Time’s Up is the owner of the registered trademark DIGISPEC for “Computer accessories, namely, mouse pads and wrist rests” and sells its promotional mouse pad products through its website www.digispec.com.
Of course, despite eleven years of use, Time’s Up did not bother to seek federal registration of such marks until January 9, 2009, when Time’s Up filed four trademark registration applications with the U.S. Patent and Trademark Office for each of the two WYTOMP Marks for two classes of services (“online retail sales, catalog sales and wholesale distribution of mouse pads, counter mats, coasters, notepads, calendars, cups and containers” and “custom manufacturing of mouse pads, counter mats, coasters, notepads, calendars, cups and containers”) claiming first use as early as January 1998 (WHEN YOU THINK OF MOUSE PADS… DIGISPEC (class 35 and class 40) and WHEN YOU THINK OF MOUSE PADS... THINK OF DIGISPEC (class 35 and class 40)).
According to the complaint, around January 6, 2009, ActNow distributed a flyer via e-mail which advertised its own line of mouse pads and computer accessories (a copy of the flyer is attached to the complaint). Across the top of the e-flyer in large bold type is the heading “When You Think of Mouse Pads and Counter Mats.” The rest of the flyer shows a collage of the products sold by ActNow, including ActNow's own MOUSE MESSAGES mouse pads and MAT MESSAGES Counter Mats but also apparently Time’s Up's own DIGISPEC mouse pads.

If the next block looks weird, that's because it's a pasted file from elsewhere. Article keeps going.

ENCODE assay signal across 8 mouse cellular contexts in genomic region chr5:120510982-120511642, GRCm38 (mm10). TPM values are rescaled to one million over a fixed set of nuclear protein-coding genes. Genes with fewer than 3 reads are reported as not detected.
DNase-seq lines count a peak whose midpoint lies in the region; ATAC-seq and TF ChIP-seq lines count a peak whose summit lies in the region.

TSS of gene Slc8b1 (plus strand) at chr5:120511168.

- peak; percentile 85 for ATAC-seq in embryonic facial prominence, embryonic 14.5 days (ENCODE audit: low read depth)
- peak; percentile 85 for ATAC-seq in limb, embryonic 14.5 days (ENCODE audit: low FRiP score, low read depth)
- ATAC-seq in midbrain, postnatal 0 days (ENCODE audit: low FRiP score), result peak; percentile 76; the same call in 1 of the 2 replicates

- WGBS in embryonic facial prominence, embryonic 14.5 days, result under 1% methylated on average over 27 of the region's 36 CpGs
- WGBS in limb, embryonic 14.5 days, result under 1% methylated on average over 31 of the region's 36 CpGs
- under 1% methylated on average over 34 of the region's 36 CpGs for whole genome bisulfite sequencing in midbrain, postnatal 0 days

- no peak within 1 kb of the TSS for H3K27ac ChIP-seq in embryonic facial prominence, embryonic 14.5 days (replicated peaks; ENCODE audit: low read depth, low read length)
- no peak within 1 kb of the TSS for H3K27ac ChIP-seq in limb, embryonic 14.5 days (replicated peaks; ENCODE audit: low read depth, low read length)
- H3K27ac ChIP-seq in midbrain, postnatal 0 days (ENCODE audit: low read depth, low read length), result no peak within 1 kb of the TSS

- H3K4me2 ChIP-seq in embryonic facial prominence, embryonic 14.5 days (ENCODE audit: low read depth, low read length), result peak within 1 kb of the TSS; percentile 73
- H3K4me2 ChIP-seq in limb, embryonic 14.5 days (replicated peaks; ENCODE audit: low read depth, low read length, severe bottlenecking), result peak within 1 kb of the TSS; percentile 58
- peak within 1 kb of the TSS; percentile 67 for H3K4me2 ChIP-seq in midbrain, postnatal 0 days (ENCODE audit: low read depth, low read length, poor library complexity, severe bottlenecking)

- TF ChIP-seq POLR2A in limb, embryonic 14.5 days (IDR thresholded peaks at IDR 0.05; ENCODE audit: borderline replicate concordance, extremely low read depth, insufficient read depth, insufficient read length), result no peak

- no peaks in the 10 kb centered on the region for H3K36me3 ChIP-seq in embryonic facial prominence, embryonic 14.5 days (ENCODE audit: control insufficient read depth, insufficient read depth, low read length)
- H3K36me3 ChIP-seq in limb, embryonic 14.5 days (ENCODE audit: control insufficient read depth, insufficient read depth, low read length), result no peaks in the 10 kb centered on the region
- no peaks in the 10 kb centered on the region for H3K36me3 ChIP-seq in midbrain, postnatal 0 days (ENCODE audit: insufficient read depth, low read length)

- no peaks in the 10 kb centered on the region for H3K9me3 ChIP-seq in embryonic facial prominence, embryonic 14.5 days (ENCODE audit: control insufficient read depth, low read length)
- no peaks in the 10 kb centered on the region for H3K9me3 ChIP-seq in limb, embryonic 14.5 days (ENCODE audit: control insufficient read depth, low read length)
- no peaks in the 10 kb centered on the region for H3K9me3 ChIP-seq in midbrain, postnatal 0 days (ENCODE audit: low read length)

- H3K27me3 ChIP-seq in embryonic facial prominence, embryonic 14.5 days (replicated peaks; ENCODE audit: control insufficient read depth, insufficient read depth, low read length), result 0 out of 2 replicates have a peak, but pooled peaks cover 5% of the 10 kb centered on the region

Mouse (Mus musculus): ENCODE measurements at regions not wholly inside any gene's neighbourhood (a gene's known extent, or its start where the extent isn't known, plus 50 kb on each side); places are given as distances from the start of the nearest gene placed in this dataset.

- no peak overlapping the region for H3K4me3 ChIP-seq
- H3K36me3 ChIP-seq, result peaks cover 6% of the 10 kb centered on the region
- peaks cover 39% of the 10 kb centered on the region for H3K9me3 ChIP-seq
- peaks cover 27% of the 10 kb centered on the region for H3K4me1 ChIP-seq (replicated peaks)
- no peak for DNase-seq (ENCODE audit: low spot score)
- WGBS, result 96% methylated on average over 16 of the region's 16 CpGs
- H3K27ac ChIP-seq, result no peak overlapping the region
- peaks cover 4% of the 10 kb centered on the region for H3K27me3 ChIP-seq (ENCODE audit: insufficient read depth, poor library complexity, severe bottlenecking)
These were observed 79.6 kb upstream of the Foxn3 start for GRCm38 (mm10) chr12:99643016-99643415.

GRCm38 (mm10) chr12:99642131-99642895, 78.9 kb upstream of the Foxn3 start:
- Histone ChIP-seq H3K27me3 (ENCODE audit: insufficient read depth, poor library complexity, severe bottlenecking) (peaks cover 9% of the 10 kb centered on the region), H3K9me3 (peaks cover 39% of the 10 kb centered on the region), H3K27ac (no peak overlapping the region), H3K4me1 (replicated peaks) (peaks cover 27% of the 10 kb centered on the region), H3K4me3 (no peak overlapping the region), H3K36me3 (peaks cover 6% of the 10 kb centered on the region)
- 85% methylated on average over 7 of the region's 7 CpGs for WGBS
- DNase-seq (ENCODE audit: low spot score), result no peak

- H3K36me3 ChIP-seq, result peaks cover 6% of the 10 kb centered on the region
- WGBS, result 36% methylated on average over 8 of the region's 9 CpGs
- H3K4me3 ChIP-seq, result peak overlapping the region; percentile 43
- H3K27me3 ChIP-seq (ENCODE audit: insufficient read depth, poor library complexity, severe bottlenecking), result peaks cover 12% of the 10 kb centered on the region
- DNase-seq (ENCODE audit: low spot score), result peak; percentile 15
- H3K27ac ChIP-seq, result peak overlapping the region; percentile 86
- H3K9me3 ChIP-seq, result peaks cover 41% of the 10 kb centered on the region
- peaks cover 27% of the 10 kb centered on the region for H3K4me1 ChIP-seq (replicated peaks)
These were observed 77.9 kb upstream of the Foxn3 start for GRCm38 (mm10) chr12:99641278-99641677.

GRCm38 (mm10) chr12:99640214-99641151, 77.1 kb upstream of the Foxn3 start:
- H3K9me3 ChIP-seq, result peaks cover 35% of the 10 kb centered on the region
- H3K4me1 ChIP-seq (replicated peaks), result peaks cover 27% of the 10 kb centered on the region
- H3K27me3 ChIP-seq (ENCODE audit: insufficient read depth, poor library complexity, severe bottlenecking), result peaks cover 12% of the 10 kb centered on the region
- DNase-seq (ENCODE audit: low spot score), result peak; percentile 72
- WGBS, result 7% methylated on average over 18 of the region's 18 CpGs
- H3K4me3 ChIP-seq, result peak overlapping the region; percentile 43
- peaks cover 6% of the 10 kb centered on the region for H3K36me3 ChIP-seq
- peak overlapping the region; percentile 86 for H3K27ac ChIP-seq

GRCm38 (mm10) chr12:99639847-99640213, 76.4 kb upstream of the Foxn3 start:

Time’s Up maintains that ActNow’s title in its flyer is confusingly similar to its WYTOMP Marks, that ActNow is attempting to cause consumer confusion and to trade on the goodwill built up by Time’s Up in the WYTOMP Marks, and that ActNow’s use of this title is likely to cause consumers to wrongfully believe that ActNow is affiliated with Time’s Up or to cause “initial interest confusion” in order to entice consumers to read the advertisements by making consumers “initially” believe the advertisement is associated with Time’s Up
Time’s Up causes of action causes of action are for federal trademark infringement under 15 U.S.C. §1125(a) [mistakenly labeled 1125(c) in the complaint], federal unfair competition under 15 U.S.C. §1125(a), common law trademark infringement, and deceptive trade practices (passing off and false representation as to source) under Nevada law (N.R.S. § 598.0915). Time’s Up seeks injunctive relief as well as the usual claims for damages, costs, and attorney’s fees.